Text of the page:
The saying used to be : "We're not the just best at what we do, we are the only ones who do what we do."
That is, perhaps, not so perfectly the case any more.
One searches for superlatives.
I am an old school Deadhead- my first show ever was the first Newport Beach Pop Festival where everybody that was anybody in the psychedelic scene played. Too bad I was too young, ignorant, and wasted to know who any of them were enough to really remember any of it. But by the time I revisited the Airplane and the Dead in some of their other earlier Orange County shows (like the Wonderland Skate Ranch, where the Airplane played, which I do remember, sort of), both acts had evolved a certain veneer and polish that followed them as trademarks throughout their long careers. Probably the one thing that attracted later, more "sophisticated" Heads to the Dead is the impeccable attention to professional production consistantly witnessed in the live venues. These people were masters at their craft.
Not an easy act to follow, let alone duplicate.
Let alone exceed.
The Dark Star Orchestra is widely recognized as the premiere Grateful Dead "cover" band in the US today. And all one has to do to verify this for onself is try and get tickets for any of the Petaluma shows. But, the DSO musicians prove themselves more than simple copycats in their ability to meet and often exceed the musical stylisms and parameters established by the original band.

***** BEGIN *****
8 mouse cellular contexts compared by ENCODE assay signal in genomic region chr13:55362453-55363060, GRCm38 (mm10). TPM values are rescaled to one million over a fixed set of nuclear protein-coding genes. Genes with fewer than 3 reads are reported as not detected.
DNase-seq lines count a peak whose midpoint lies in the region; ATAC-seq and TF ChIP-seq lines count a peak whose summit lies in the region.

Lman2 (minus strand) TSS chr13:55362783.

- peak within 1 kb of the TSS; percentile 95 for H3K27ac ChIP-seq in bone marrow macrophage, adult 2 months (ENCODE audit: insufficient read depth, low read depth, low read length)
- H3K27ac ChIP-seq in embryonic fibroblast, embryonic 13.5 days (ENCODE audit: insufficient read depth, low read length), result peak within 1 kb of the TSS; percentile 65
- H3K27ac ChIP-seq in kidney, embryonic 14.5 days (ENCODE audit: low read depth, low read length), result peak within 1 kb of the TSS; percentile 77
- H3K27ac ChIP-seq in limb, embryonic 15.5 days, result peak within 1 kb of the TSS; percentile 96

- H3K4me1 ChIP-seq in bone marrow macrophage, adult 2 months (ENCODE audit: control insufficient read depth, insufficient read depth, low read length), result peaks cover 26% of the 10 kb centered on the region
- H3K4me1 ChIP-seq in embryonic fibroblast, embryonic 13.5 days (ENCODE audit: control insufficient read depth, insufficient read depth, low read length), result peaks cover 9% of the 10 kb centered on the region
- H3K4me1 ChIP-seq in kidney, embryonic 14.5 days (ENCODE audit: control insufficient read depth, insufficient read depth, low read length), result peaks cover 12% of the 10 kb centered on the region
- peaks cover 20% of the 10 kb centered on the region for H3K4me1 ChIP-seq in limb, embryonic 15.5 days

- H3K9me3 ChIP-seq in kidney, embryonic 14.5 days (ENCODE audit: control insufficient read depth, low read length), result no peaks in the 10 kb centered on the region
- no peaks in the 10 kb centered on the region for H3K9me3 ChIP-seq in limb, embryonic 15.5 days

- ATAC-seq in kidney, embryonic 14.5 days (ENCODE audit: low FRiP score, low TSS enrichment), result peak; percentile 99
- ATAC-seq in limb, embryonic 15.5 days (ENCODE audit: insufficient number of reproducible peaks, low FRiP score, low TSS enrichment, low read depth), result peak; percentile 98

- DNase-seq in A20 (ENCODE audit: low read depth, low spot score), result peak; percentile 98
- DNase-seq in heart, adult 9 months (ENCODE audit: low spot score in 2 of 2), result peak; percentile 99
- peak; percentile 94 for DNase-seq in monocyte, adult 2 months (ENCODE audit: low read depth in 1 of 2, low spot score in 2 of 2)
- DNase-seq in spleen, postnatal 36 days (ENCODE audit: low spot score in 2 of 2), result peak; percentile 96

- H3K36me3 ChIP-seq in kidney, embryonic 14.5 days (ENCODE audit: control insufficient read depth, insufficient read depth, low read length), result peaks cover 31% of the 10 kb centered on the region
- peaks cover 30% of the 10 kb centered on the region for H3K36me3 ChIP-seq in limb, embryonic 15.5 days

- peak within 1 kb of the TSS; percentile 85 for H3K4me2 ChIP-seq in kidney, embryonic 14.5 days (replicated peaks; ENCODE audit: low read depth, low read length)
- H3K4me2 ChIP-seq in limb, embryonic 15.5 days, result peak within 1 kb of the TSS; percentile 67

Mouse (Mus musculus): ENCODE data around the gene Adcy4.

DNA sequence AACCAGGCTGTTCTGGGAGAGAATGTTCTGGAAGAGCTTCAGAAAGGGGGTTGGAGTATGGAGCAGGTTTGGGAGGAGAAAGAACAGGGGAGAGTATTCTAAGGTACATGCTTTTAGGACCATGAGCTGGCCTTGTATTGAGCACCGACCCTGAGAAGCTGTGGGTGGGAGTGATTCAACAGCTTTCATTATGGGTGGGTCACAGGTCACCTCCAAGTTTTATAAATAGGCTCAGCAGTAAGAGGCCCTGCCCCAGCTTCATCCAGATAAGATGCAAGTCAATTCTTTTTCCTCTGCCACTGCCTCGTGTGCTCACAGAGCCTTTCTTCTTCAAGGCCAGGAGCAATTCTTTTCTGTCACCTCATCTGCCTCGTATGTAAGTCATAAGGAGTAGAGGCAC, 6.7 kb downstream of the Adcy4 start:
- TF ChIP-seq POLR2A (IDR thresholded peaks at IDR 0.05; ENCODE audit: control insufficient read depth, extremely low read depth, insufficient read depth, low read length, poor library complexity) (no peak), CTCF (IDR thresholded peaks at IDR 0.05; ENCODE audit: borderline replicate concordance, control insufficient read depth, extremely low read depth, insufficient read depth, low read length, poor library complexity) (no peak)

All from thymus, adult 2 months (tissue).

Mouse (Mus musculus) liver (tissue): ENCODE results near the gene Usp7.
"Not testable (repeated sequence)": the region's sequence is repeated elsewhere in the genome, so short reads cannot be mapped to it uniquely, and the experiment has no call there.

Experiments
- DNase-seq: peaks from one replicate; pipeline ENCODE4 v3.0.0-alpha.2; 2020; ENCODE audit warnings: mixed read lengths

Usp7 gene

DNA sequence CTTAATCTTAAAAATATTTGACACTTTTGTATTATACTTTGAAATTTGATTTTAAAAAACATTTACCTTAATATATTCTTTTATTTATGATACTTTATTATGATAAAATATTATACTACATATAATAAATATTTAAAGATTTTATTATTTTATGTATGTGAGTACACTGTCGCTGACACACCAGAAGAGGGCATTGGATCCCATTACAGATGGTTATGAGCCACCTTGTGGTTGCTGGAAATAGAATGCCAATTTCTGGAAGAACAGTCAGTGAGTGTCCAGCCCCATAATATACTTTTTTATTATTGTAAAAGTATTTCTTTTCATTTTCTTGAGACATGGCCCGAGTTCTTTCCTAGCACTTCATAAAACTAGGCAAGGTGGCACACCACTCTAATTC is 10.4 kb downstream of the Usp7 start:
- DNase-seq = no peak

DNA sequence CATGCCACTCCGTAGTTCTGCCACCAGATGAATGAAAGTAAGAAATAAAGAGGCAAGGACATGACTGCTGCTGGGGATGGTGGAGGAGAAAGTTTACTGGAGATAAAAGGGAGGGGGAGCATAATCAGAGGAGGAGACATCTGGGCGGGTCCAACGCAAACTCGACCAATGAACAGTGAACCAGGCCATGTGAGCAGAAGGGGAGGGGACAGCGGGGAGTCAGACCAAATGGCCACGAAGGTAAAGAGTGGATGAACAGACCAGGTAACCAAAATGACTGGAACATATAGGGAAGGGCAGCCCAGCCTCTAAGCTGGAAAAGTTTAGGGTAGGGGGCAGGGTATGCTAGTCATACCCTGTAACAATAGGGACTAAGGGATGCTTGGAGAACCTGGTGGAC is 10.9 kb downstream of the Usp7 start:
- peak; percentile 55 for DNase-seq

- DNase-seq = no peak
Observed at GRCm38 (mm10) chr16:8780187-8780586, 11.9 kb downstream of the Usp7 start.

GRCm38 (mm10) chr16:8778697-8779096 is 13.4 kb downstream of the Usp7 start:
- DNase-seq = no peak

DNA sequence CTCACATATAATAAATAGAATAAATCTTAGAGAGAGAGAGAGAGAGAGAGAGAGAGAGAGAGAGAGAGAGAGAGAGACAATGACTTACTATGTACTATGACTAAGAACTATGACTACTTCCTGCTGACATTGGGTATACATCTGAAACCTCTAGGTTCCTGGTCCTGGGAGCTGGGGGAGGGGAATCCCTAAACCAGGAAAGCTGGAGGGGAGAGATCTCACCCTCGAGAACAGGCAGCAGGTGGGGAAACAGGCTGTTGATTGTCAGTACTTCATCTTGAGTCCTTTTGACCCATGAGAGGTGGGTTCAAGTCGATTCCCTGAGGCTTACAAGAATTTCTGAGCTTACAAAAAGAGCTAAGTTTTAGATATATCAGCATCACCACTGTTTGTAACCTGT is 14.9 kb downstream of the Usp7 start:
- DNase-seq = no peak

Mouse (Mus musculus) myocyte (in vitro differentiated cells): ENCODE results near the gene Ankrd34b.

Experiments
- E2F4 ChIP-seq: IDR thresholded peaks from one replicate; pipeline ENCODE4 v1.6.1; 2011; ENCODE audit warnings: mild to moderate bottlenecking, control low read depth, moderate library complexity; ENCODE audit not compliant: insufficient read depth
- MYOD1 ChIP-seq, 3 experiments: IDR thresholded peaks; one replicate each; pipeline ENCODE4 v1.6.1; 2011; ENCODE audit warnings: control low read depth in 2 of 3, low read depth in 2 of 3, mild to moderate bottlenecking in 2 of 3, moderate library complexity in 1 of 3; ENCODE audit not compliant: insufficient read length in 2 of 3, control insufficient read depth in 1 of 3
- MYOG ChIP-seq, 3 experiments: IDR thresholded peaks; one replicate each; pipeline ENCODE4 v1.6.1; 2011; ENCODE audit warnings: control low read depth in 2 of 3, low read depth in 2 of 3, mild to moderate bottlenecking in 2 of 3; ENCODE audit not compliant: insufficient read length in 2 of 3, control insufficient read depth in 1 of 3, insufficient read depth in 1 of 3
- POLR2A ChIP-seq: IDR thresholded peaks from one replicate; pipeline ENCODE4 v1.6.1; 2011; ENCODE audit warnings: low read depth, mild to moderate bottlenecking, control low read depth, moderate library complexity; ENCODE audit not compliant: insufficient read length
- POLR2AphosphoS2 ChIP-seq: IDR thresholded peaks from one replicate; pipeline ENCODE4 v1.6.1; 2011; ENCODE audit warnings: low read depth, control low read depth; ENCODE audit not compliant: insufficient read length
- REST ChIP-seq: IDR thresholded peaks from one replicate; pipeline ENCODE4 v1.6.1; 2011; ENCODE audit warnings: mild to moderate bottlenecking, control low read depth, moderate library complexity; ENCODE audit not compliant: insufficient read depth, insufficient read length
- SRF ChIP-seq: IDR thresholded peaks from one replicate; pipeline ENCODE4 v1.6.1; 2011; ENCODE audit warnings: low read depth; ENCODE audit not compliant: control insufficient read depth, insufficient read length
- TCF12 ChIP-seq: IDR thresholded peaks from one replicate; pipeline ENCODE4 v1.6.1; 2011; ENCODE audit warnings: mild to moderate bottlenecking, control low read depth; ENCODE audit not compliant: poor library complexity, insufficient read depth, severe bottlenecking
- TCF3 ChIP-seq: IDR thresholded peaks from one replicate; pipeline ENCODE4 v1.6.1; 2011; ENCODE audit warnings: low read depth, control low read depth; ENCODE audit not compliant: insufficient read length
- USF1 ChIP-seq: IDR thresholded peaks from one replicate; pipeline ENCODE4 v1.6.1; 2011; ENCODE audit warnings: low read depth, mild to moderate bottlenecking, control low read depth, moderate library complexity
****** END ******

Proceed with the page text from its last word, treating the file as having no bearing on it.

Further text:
The most outstanding example is in the DSO drum team. As a veteran of multiple Rhythm Devils attacks, I can attest to witnessing veteran heads treating the GD drum sets as intermissions for a run to the can. Kind of a lull in the action, almost a low spot.
Not so with DSO, not at all. Dino English and Rob Koritz had the crowd mesmerized with their incredible acoustic acrobatics. The unexpectedly intimate nature of the venue (only 200 advance tix were actually sold) allowed an easy panascopic survey of the dance floor, to which, by this time, EVERYONE had migrated: No one left the room. Even jaded heads, like myself, were... impressed, to put it mildly.
As the other half of the machine, Kevin Rosen, John Kadlecik, and Rob Eaton, returned to slide into the "Space" portion of show, I noticed most of the inexperienced listeners slip into a state of astonishment, and I myself was reminded a certain magician-apprentice hallucination I experienced on shrooms one Saturday afternoon at Cal Expo during a Bob 'n' Jerry escapade.
I happened to be there with someone who never saw the Dead when they were around, never even ever much listened to them for that matter. On the way out she said "You can play these guys whenever you want, and in fact, I'll go see them whenever you want to take me."
I hope you understand what a compliment it is to be able to win a new convert in that manner. Yeah, the tunes are Garcia/Hunter/Weir/Barlow, etc., but the musicians that the new converts know are those same six that so kindly acquiesced to autographing a 2003 Fillmore DSO poster for me during the break in that Reno show. Those same proved themselves stars in their own right that same night. BRAVO DSO!!!